a window into Trinity's kitchen

...but when it finally happened I made up for the delay by organising it in style, with the help of the fabulous team of Trinity Restaurant in Clapham - and five German wines.

Speak, barrel sample - an afternoon with Dallmayr's winemaking elite (Part two)

We had heard a shy young Franconian winemaker talking about finding his own way, a sage dispensing Riesling wisdom, and the hulking star of the river Saar warn us of his own wines. But in spite of our heads beginning to spin, our palates starting to give out, and the lure of Dallmayr's fine sausages, cheeses and chocolates pulling us away, we had not yet heard enough...

Sample size issue?

In case you missed the first part of this report about Winzerelite ("wine growing elite"), the annual spring tasting hosted by posh Munich wine and fine food store Dallmayr, in which we were talking.... No we weren't, really. We resolved to, this once, fulfil our journalistic calling and let winegrowers do the talking. One wine each, and whatever they wanted to tell us about it and what choices they made in making it - those were the rules.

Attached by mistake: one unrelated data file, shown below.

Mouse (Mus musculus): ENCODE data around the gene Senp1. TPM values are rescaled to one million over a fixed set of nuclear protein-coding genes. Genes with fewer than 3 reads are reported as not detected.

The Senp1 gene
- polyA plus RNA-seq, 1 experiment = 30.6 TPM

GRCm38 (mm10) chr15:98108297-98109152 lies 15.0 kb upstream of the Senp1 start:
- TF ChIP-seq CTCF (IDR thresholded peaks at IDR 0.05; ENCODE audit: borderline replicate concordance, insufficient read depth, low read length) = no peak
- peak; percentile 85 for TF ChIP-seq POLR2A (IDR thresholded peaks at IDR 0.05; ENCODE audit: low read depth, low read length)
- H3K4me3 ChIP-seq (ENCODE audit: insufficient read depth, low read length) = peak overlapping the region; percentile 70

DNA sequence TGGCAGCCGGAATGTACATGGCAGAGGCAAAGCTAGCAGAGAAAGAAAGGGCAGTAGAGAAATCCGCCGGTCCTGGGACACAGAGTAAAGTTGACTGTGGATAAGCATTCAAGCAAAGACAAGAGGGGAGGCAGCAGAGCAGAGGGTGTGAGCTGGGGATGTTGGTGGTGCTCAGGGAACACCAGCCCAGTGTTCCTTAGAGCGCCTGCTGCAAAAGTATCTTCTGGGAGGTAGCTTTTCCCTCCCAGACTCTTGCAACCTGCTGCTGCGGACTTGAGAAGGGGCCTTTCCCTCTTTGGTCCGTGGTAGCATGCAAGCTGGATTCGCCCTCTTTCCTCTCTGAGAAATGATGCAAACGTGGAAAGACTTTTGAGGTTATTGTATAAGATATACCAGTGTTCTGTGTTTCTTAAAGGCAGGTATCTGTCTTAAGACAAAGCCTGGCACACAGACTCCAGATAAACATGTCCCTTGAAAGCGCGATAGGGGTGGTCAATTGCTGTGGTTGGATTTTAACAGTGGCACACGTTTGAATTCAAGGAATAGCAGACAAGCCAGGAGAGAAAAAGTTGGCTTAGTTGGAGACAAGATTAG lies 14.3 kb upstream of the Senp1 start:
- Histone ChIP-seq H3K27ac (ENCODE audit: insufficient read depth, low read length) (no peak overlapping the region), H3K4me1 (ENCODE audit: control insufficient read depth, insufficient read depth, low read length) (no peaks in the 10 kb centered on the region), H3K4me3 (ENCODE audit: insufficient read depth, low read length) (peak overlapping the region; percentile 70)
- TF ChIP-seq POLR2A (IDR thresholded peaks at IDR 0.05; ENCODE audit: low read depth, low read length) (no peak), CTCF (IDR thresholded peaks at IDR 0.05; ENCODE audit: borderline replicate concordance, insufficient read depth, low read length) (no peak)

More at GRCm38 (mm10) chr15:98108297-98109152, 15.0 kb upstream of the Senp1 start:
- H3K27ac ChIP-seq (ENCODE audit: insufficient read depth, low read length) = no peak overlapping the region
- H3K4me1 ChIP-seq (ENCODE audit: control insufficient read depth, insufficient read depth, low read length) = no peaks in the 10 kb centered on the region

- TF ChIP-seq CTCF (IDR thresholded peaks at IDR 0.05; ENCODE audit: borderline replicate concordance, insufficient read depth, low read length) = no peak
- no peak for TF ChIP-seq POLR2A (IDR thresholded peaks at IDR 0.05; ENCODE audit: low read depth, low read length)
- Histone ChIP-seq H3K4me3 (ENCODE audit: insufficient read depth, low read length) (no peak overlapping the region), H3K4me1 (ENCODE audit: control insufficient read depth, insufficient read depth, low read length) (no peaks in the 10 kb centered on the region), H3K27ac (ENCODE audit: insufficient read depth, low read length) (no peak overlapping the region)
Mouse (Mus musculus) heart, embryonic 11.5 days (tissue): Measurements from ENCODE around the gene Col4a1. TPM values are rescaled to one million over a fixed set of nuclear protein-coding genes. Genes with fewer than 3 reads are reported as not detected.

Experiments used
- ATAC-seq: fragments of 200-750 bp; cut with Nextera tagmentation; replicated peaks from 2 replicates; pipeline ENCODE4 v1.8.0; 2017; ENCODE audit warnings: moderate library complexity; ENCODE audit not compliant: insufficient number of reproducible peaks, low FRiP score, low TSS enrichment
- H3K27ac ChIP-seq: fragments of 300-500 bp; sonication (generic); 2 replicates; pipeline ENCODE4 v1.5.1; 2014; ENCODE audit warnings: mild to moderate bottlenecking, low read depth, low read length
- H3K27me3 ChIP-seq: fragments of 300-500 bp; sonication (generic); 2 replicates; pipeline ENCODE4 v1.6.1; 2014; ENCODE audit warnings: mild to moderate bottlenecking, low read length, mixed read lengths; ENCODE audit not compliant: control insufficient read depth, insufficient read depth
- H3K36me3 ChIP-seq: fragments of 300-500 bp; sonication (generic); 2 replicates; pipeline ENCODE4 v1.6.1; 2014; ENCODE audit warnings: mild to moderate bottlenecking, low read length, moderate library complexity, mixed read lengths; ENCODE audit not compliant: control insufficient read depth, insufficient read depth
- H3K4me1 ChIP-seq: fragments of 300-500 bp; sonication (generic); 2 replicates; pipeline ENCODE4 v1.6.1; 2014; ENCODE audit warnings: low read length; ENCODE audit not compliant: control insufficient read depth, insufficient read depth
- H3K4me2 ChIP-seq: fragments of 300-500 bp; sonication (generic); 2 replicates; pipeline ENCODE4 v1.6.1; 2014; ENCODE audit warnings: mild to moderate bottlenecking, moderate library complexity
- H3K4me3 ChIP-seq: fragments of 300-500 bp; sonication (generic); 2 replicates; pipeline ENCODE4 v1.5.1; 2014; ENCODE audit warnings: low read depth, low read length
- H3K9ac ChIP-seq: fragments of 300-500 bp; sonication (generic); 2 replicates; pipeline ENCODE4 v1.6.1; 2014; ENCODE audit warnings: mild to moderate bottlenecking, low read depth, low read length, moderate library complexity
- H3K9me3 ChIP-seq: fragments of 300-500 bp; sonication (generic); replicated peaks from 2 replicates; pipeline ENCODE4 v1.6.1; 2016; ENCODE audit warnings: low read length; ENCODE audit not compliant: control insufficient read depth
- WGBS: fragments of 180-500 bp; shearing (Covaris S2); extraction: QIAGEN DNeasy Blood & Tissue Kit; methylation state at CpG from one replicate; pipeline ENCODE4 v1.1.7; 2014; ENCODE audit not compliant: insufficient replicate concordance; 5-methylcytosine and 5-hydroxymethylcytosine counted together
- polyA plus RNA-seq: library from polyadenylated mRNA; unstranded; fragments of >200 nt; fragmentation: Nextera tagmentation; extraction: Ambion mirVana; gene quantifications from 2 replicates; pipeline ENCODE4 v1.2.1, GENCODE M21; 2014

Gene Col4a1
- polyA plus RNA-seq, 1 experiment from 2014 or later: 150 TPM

Speak, barrel sample - an afternoon with Dallmayr's winemaking elite (Part one)

Two years ago, I reminisced about student days and staircases. Last year, I got all corduroy trousers and turtleneck sweater about the term "elite". Somewhat disappointingly, this has not stopped Dallmayr, the renowned Munich delicatessen store, from again using the name Winzerelite (wine making elite) for their annual spring tasting of German and Austrian estates. Clearly, we needed to try another tack with Dallmayr, who this year actually invited us to attend as - imaging our proudly beaming faces - press. From a friendly chat with Dallmayr's public relations guy, we gathered that they were happy to have bloggers spread the word, but not yet sure how to understand their reach compared to print journalism. Not a scepticism that you often hear in the English-speaking wine world these days, but we were happy to rise to the occasion: a new journalistic approach was clearly called for here.

pouring forth

We decided not to come along with a preconceived set of questions but to actually let the winemakers steer the conversation. We asked the men and women manning the stalls to pour us just one wine, their most important one. That should not have to be the most expensive one, nor necessarily the best, we insisted, but simply the one most worth talking about. And then we tasted, and we listened.